Wrapper: “Rojita” (Connecticut 8212, Corojo ’99 and Havana 2000)
Binder: Nicaraguan Quilalí Havana ’92
Filler: Nicaraguan (Estelí Condega and Jalapa), Brazilian (Mata Norte viso), Honduran
Size: 6 x 48 “Short Churchill”
Humidor Time: 3+ weeks
Number smoked prior to review: 1
Today we take a look at the Bellas Artes From A.J. Fernandez.
Many thanks to a reader for sending a couple of sticks.
Only one thing worries me. I have zero luck with box pressed cigars and their burn. Every single pressed cigar gives me nothing but trouble. My fingers are crossed that doesn’t happen here.
Debuted at the 2016 IPCPR trade show.
From Cigar Aficionado:
“The hybrid wrapper, which Fernandez refers to as “Rojita” is a cross between three strains of tobacco: Connecticut 8212, Corojo ’99 and Havana 2000.
The binder is a Havana ’92 varietal grown in Quilalí, a region of Nicaragua that has been producing black tobacco since the 1800s.
The Nicaragua-heavy filler consists of tobacco from Estelí, Condega and Jalapa, however Fernandez has added some Honduran leaf and a bit of Brazilian tobacco as well.
“There’s viso from the Mata Norte region of Brazil,” said Ricky Samoza of A.J. Fernandez. “It’s high in nicotine and sweetness.”
The viso classification refers to the filler tobacco leaves that grow on the upper-middle portion of the plant. Typically, ligero tobacco grows the highest on the stalk, followed by viso, which is less powerful than ligero, but stronger than seco (the next classification down).”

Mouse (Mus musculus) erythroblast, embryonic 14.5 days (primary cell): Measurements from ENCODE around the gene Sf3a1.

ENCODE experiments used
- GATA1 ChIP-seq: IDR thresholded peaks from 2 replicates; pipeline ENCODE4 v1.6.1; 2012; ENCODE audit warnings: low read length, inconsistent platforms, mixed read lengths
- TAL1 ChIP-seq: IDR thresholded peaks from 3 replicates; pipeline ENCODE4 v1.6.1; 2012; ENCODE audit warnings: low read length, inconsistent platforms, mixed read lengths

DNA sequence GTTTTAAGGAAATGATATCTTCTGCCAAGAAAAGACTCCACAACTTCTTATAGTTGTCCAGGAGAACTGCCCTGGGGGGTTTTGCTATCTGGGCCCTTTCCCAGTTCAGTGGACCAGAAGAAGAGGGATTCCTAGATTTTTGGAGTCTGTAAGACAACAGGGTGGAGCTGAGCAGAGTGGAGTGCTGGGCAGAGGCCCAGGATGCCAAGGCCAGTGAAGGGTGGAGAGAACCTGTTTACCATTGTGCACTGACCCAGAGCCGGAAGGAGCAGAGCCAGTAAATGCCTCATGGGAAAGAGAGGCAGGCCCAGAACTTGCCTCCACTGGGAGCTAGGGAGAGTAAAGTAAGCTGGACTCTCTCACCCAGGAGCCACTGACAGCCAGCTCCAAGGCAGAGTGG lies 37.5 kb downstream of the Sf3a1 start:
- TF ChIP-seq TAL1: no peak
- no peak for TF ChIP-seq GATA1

SIZES AND PRICE POINTS (MSRP):
Short Churchill 6 x 48 $8.25
Robusto 5 x 52 $8.75 (The AJ web site says it is a 5” length. A lot of reviews claim it is 5.5”)
Toro 6 x 54 $9.50
Gordo 6.5 x 58 $10.50
The Bellas Artes is a nice looking stick. Smooth with a small amount of imperfections. A nice transition from the box press to a rounded triple cap. Seams are tight. Some veins that the wrapper could do without.
The color of the wrapper changes like the eyes of the Mona Lisa. Different light sources make a big change. Basically, it is a medium brown.
I love the double cigar bands. Beautiful artwork.
AROMAS AND COLD DRAW NOTES:
From the shaft, I can smell strong dark chocolate, spice, tropical fruit, sweetness, cedar, mocha java, an array of malts, and honey blossoms.
From the clipped cap and the foot, I smell all of the above plus an extra dose of very spicy peppers. I smell a meatiness, plus floral notes, and vanilla.
The cold draw presents flavors of pine, black pepper, a sour element, salt, honey, and apples.
Draw is excellent even though the stick is packed solid.
Out of the gate first is a combo of red and black pepper. Following that, there is an immediate creaminess, sweetness, that sour element, malts, honey, chocolate, nuts, cedar, and a touch of fruit.
The spiciness crawls down my throat like the snake-like thing did to one of the crew in the movie “Prometheus.”
Strength hits a strong medium.
A swig of water and my palate is awash in nice flavors.
The Bellas Artes doesn’t have the intensity from the start that yesterday’s Arandoza 5th Anniversary did but still; so far a nice blend. Not earth shattering but aligning perfectly with the thread of continuity of the AJ Fernandez line of blends.
AJ is pretty reliable for putting out very decent cigar blends. His core line is excellent but once he starts targeting the ancillary market, his style isn’t always successful. His Man O’ War line is hit or miss.
The char line has needed some minor touch ups and requires constant checking because once a box press burn line gets away from you, you’re screwed.